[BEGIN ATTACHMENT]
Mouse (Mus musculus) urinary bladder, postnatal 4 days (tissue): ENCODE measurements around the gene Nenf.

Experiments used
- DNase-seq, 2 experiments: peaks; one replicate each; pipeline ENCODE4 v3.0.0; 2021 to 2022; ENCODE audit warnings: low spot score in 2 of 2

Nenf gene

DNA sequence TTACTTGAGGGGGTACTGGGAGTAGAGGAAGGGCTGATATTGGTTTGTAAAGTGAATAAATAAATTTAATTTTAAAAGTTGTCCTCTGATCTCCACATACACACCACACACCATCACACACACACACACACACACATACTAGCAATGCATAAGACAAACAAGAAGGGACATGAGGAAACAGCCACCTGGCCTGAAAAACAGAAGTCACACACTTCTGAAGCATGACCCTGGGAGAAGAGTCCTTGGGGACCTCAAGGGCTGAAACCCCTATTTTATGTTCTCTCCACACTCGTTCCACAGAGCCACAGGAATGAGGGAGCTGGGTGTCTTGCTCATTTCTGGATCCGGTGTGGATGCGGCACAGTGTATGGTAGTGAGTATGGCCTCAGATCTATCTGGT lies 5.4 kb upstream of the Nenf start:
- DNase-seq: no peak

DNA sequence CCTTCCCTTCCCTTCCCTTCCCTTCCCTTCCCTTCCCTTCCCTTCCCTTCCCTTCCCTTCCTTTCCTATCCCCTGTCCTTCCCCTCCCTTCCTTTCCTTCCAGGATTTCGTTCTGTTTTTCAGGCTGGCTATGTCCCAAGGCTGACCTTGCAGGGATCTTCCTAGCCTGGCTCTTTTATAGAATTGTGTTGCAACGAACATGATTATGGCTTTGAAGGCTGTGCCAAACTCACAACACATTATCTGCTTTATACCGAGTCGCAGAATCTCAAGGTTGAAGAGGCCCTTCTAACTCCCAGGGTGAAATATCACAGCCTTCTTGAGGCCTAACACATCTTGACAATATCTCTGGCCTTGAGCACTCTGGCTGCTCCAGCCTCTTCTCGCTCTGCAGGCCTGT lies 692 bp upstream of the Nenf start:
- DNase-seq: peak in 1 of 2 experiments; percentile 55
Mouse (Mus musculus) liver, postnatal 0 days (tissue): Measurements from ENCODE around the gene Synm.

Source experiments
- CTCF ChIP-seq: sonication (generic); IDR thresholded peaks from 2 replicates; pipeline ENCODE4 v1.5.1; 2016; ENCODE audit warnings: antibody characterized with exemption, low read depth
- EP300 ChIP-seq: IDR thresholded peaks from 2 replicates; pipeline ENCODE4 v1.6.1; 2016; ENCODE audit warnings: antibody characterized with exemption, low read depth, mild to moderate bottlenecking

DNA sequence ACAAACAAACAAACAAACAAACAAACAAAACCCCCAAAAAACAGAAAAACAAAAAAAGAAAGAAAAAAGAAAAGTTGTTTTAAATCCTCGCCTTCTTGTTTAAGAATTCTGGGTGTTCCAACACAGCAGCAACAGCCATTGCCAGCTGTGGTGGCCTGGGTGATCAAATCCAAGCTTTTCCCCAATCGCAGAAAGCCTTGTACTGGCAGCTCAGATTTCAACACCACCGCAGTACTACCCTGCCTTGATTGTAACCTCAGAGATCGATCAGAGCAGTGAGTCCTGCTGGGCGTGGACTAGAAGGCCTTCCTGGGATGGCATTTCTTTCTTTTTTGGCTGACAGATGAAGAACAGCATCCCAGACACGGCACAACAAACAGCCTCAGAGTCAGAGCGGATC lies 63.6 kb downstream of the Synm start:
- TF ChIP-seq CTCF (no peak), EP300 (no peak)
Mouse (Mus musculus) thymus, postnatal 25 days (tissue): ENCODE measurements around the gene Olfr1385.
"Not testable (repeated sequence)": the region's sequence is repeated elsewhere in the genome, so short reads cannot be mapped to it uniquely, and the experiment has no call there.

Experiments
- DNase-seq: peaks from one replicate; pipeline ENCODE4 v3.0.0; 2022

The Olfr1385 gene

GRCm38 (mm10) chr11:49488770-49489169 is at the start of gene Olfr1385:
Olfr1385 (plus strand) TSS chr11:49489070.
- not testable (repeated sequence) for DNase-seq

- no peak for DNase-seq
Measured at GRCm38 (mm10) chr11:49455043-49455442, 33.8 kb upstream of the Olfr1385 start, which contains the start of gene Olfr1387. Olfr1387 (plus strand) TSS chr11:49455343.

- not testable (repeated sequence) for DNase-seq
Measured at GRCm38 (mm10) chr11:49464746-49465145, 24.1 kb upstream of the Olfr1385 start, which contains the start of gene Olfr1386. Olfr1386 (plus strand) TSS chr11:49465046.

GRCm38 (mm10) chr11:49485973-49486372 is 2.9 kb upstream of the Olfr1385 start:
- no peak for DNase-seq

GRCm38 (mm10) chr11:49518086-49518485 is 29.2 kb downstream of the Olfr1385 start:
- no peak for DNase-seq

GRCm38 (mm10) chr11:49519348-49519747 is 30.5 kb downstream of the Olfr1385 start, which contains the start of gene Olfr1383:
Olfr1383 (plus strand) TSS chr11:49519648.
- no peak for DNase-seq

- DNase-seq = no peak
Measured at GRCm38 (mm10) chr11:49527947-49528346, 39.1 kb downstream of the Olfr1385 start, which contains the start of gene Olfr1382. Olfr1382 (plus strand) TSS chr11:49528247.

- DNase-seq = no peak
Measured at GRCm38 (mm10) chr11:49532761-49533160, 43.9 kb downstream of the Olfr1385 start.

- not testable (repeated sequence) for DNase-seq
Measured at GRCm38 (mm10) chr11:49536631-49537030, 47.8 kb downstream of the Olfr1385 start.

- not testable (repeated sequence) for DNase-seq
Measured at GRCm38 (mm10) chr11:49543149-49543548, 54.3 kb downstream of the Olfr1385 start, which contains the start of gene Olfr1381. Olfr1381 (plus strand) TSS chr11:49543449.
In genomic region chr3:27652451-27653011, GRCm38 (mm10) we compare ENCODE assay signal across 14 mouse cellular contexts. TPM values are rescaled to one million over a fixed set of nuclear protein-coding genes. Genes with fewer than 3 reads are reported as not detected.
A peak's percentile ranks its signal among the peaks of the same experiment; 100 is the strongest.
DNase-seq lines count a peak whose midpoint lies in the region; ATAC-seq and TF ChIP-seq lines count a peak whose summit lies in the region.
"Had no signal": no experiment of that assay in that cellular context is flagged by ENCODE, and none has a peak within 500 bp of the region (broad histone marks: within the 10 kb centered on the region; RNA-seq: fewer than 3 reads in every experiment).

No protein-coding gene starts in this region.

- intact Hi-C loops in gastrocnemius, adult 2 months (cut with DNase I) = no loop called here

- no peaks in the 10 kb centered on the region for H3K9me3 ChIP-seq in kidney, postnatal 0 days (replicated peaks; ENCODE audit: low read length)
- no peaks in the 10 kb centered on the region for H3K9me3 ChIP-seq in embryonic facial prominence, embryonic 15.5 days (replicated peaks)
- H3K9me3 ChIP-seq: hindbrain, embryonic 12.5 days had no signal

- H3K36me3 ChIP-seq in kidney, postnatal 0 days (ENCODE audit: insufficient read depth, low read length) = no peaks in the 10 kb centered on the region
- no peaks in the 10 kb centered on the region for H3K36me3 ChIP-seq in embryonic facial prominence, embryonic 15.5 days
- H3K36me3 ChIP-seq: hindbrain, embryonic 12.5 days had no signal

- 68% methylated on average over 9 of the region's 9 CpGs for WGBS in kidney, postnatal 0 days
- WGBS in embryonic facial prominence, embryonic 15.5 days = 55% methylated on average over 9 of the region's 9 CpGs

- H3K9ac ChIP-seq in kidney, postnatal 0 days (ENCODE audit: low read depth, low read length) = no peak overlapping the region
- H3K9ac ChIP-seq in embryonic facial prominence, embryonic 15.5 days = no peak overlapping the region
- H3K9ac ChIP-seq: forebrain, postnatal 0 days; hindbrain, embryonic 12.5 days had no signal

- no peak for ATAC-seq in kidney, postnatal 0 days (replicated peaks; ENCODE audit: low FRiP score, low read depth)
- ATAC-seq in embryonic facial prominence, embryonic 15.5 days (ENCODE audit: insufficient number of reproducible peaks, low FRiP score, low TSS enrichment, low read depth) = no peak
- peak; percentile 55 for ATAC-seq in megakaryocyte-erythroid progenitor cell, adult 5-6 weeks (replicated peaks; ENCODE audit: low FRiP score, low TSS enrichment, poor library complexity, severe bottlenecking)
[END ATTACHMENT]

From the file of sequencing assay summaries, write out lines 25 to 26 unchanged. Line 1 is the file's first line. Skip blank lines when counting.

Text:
- not testable (repeated sequence) for DNase-seq
Measured at GRCm38 (mm10) chr11:49464746-49465145, 24.1 kb upstream of the Olfr1385 start, which contains the start of gene Olfr1386. Olfr1386 (plus strand) TSS chr11:49465046.